After a confrontation in which he fatally shot one man, police say, Rittenhouse fell while being chased by people trying to disarm him.

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Sheriffs reject governor's plan to curb Portland violence

PORTLAND, Ore. (AP) — Sheriffs from two counties in the suburbs of Portland, Oregon, on Monday emphatically rejected a plan by the state’s governor for their deputies to help patrol the city following last weekend's deadly shooting of a right-wing supporter of President Donald Trump.

Their decision threw into doubt a plan announced a day earlier by Gov. Kate Brown to keep the peace in Portland by adding nearby sheriffs deputies and Oregon State Police troopers as the liberal city struggles to regain its footing in the glare of the national spotlight.

Brown, a Democrat, announced the security plan for Portland after the fatal shooting of Aaron Danielson, 39, on Saturday as Black Lives Matter protesters clashed with Trump supporters who drove in a caravan through the city. No one has been arrested in the case.

The rejection by the two sheriffs, elected as nonpartisans, increases uncertainty about Portland's future just as Trump puts the chaos in Portland in his campaign crosshairs as part of his law and order re-election campaign theme.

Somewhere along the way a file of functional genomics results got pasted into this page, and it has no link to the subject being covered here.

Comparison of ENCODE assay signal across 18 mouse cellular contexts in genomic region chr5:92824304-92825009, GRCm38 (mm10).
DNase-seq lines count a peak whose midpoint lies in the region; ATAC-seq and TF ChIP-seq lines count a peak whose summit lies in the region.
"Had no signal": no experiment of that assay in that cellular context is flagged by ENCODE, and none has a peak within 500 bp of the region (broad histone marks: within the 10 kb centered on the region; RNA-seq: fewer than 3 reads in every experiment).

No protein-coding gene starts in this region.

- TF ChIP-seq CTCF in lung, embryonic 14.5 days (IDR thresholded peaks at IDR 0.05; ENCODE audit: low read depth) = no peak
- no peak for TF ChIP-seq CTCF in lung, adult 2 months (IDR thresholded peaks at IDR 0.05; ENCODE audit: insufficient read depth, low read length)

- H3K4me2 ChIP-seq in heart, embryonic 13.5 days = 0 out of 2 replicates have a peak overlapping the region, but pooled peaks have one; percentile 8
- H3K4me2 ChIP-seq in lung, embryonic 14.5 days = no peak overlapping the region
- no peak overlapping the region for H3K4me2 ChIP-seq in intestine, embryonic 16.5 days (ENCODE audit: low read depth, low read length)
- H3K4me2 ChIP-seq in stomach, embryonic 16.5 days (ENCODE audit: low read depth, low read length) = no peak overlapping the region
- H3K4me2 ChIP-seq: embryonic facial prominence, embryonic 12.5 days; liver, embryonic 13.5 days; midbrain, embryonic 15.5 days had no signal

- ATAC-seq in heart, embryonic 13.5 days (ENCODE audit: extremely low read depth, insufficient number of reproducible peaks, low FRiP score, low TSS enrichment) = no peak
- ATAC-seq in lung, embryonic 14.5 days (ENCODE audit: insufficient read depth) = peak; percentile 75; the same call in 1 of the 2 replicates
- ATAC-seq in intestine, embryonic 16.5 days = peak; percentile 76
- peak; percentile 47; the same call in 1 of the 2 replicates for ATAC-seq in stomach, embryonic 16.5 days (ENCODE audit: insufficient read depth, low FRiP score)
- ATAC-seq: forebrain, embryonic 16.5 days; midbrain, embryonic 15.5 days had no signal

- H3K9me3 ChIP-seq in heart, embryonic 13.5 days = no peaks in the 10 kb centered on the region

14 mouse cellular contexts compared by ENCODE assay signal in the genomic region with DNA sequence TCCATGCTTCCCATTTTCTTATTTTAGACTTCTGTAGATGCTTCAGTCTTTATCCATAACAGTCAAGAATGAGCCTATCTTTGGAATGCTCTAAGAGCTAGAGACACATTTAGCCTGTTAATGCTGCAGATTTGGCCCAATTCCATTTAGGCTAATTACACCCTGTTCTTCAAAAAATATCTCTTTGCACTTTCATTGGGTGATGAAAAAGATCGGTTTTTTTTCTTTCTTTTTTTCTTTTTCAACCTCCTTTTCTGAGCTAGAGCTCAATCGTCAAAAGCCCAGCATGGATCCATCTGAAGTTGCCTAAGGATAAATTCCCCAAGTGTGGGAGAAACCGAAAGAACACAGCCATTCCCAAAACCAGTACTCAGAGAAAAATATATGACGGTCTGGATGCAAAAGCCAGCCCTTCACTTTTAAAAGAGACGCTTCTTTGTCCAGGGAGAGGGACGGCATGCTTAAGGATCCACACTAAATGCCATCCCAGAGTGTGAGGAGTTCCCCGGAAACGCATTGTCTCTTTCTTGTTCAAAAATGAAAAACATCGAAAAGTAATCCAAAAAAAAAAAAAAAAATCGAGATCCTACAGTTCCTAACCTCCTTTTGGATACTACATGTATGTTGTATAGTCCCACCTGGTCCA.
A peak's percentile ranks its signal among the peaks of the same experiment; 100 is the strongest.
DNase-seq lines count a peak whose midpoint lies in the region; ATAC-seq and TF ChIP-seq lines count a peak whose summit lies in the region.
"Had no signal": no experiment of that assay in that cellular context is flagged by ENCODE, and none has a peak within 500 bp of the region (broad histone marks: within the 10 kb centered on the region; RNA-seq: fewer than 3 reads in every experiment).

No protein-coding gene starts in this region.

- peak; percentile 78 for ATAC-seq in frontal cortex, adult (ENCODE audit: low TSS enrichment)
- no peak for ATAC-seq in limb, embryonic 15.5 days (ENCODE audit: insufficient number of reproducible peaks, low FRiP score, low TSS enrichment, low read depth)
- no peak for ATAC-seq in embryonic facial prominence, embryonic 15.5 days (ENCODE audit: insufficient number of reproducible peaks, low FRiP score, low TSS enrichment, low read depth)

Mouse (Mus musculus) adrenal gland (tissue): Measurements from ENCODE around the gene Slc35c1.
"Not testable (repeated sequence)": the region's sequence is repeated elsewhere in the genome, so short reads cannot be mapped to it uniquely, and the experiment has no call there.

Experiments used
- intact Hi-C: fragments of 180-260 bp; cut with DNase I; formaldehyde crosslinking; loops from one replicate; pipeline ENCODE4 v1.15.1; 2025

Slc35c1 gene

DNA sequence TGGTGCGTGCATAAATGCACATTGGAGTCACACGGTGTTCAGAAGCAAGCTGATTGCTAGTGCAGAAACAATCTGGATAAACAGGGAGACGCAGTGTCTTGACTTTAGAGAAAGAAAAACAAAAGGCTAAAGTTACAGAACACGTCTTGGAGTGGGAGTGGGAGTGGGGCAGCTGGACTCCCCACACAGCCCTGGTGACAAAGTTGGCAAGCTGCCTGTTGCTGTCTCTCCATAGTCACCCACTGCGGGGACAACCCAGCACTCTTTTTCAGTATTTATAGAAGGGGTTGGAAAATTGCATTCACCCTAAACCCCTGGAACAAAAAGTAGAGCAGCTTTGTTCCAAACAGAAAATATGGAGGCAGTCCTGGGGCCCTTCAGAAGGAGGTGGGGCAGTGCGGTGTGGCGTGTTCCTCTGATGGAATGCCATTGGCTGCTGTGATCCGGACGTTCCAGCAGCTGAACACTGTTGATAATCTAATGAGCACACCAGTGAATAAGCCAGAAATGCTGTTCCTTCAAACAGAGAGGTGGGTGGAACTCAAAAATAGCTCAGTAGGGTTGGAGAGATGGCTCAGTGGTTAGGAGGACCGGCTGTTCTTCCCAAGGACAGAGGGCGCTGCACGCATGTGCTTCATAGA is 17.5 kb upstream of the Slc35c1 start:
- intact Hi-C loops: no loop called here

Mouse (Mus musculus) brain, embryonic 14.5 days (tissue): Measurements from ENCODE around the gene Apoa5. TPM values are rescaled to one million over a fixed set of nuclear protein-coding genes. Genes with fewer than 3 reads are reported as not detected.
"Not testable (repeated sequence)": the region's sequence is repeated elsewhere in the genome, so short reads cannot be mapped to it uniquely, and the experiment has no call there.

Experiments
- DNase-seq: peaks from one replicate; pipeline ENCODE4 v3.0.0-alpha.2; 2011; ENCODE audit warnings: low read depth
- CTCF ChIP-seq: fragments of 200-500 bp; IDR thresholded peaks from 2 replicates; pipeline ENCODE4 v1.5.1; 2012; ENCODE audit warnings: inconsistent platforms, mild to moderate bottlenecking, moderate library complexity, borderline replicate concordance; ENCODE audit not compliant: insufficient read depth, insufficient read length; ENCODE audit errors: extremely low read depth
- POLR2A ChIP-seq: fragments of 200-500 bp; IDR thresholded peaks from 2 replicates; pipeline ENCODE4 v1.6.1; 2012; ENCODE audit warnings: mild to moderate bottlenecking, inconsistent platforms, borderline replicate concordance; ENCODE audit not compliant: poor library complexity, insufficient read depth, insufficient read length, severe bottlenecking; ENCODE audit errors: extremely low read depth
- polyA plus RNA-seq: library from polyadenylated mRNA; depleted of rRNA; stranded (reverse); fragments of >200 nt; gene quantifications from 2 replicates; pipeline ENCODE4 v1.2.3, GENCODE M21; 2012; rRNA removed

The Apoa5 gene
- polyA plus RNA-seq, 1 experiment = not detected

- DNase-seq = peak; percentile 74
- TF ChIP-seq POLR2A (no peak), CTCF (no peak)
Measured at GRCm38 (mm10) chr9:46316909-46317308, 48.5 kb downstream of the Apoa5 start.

Clackamas County Sheriff Craig Roberts said inundating the city with more law enforcement would not work because Portland's newly elected district attorney has dismissed charges against hundreds of protesters arrested for non-violent, low-level crimes.

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Appeals court keeps Flynn case alive, won't order dismissal

WASHINGTON (AP) — A federal appeals court in Washington declined Monday to order the dismissal of the Michael Flynn prosecution, permitting a judge to scrutinize the Justice Department's request to dismiss its case against President Donald Trump's former national security adviser.

The decision keeps the case at least temporarily alive and rebuffs efforts by both Flynn's lawyers and the Justice Department to force the prosecution to be dropped without further inquiry from the judge, who has for months declined to dismiss it. The ruling is the latest development in a criminal case that has taken unusual twists and turns over the last year and prompted a separation of powers tussle involving a veteran federal judge and the Trump administration.

In a separate ruling Monday, a three-judge panel of the same appeals court again threw out a lawsuit by House Democrats to compel former White House counsel Don McGahn to appear before a congressional committee.